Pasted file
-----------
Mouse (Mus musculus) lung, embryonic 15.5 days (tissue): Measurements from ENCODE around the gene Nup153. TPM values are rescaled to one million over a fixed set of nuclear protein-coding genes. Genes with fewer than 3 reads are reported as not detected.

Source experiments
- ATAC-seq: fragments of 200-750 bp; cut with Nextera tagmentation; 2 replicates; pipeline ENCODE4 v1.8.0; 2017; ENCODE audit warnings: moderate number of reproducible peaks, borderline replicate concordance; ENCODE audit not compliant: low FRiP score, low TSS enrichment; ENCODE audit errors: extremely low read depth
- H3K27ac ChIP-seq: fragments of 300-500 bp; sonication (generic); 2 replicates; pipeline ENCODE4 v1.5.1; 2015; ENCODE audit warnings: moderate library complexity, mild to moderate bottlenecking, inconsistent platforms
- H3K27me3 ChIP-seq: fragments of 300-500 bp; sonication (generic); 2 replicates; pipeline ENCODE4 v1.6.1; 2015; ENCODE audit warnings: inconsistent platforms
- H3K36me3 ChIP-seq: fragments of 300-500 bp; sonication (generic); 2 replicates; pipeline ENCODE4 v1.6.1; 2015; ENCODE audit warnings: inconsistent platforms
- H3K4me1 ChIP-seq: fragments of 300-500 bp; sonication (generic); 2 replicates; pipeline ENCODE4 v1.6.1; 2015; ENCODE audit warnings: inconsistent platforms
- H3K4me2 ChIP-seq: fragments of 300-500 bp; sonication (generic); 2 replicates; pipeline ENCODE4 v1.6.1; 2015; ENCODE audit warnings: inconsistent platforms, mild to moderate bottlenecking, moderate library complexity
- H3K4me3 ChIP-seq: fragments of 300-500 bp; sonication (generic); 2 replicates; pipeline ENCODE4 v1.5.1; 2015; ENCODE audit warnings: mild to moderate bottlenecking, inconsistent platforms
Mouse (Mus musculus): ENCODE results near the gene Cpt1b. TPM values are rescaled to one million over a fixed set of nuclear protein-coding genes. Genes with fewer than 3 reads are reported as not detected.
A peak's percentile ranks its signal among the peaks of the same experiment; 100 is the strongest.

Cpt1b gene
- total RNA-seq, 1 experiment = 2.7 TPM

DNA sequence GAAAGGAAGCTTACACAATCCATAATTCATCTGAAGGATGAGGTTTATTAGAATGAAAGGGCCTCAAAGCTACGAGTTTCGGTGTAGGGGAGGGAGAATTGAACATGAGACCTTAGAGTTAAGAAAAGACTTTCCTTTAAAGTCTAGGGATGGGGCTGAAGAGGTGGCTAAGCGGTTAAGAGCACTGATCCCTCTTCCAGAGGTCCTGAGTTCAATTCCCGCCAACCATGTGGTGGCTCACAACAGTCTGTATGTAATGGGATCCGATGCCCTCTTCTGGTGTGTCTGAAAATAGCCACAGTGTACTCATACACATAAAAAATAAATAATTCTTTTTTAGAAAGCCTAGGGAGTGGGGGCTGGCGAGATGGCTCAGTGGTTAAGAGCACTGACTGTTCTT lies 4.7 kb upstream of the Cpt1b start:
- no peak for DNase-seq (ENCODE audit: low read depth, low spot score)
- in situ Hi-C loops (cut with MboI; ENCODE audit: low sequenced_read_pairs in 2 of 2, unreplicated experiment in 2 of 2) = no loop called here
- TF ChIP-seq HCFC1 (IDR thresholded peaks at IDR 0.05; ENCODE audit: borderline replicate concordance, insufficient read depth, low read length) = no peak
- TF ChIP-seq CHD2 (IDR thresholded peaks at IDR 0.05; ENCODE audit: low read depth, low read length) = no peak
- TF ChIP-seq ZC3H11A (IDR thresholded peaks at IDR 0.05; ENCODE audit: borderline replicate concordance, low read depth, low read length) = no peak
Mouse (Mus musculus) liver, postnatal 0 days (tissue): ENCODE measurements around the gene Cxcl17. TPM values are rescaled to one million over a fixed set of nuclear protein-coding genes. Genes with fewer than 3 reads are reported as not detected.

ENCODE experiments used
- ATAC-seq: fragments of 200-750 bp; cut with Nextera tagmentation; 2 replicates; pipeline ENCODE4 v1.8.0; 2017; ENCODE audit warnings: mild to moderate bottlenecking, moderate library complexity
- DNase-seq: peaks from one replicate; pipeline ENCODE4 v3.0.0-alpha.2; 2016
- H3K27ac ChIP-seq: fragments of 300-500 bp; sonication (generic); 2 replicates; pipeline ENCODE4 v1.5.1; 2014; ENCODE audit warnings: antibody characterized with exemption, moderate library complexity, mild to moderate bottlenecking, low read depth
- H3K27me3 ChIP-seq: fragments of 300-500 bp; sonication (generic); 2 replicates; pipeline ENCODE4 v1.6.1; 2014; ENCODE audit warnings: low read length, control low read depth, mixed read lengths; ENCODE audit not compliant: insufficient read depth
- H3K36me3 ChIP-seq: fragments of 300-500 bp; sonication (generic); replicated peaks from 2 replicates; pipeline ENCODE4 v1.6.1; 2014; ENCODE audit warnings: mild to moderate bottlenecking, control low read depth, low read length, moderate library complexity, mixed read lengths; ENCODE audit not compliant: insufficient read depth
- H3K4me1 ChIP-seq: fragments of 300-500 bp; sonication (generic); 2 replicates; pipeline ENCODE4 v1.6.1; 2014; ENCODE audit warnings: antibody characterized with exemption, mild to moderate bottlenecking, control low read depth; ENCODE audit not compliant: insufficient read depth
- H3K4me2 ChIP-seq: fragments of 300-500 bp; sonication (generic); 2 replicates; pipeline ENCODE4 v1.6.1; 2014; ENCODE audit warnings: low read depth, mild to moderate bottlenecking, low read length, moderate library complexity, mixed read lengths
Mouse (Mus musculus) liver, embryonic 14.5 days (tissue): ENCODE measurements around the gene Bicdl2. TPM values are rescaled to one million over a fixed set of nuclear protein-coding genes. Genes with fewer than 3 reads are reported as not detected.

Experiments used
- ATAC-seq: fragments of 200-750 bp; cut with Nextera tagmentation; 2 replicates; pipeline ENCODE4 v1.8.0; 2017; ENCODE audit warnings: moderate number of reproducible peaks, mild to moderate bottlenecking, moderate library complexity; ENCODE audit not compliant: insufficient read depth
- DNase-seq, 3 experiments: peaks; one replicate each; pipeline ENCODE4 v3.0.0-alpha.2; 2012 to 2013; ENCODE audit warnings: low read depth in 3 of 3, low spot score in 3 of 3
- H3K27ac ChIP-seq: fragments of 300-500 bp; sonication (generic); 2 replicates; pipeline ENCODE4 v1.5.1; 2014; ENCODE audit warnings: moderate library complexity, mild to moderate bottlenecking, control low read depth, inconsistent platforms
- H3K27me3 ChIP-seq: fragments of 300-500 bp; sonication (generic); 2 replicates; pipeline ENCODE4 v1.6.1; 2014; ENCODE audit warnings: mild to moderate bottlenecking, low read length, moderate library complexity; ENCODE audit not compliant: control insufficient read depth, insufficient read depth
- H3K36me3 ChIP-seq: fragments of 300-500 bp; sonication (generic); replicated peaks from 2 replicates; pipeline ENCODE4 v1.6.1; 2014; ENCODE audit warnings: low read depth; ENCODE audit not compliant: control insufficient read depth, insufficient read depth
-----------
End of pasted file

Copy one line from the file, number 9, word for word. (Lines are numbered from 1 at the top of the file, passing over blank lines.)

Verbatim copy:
- H3K4me3 ChIP-seq: fragments of 300-500 bp; sonication (generic); 2 replicates; pipeline ENCODE4 v1.5.1; 2015; ENCODE audit warnings: mild to moderate bottlenecking, inconsistent platforms